Dowanhill Road

“The Mysterious Mrs Morris”


Dowanhill Road is named after an area of Glasgow with which Archibald Cameron Corbett, who developed the estate, was very familiar: his family had lived there before moving to London.  It was an upmarket suburb in the desirable West End.

The view from Dowanhill across the city of Glasgow

By Ming Yao Chong – Own work, CC BY-SA 4.0,

Dowanhill Road in south London runs east to west from Verdant Lane to Muirkirk Road, starting not far from the northern edge of Hither Green Cemetery; it undulates gently up over the brow of the hill and then descends steeply towards Catford.  This road takes you from the valley of the river Quaggy in Hither Green over the watershed just west of Torridon Road and down into the valley of the river Ravensbourne in Catford. 

Dowanhill Road under development in 1910

The first houses were Nos 9 to 15, built in 1901 at the Verdant Lane end, and the rest followed in 1903.  Although the road is quite long and runs the full width of the Corbett Estate, it contains a relatively small number of houses, because after Nos 15 and 16 the houses face on to the adjoining streets which run off Dowanhill Road at right angles, so that their gardens edge this road.  After you cross Torridon Road, the houses face the road again, and after the crest of the hill they run steeply downhill towards Catford.  Many of these are reached by climbing steep steps up from the pavement as if the road were in a hollow.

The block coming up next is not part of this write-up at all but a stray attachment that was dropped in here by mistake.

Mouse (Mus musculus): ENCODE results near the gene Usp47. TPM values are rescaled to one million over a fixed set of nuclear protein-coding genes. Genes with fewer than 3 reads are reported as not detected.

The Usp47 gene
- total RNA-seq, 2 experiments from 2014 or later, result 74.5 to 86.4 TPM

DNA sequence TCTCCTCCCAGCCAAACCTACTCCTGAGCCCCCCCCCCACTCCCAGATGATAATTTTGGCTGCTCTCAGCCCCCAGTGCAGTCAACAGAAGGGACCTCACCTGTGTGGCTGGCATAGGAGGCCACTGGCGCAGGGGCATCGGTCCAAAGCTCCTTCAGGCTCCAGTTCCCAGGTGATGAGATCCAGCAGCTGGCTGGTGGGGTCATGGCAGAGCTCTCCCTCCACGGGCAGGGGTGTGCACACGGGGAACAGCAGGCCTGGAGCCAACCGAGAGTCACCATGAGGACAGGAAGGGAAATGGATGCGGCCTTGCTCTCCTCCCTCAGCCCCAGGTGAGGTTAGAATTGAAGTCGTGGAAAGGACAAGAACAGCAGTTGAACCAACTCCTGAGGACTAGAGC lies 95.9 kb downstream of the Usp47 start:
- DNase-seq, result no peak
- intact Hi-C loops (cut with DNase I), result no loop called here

Stylistically many houses have the characteristic human heads or flowers on the keystone above the front door which are typical of the estate.  Most are 3 bedroomed single-fronted houses.  As you descend the hill the houses become smaller, with the exception of No. 59 which is a three-storey house, the only one of its kind on the estate; it has two entrances, both at the side in Balloch Road.

The Early Residents: details from the 1911 Census

There were 474 people staying in 102 houses at the time of the 1911 census.  94% of households consisted of a married couple, which was slightly higher than the average for the estate, and the average number of children per family was 1.7 compared with the overall average of 2.2.  52% of the residents were female and 42% were children under the age of 21.  On average there were 4.65 people living in each house and this is similar to the figures for other streets.  Ten people were at No. 33, eight of whom were children, and this was the largest number of people in one house in the street; it is also the house with the greatest number of children.   Only one house on the estate had 13 people living there, but many housed between 9 and 11.

74% of the people were born within what is now the Greater London area, and the rest came from all over England, Scotland and Ireland.  The only person from further away was born in Belgium.  Popular names for women were Mary, Emily, Florence and Sarah, and for men they were William, Charles and George.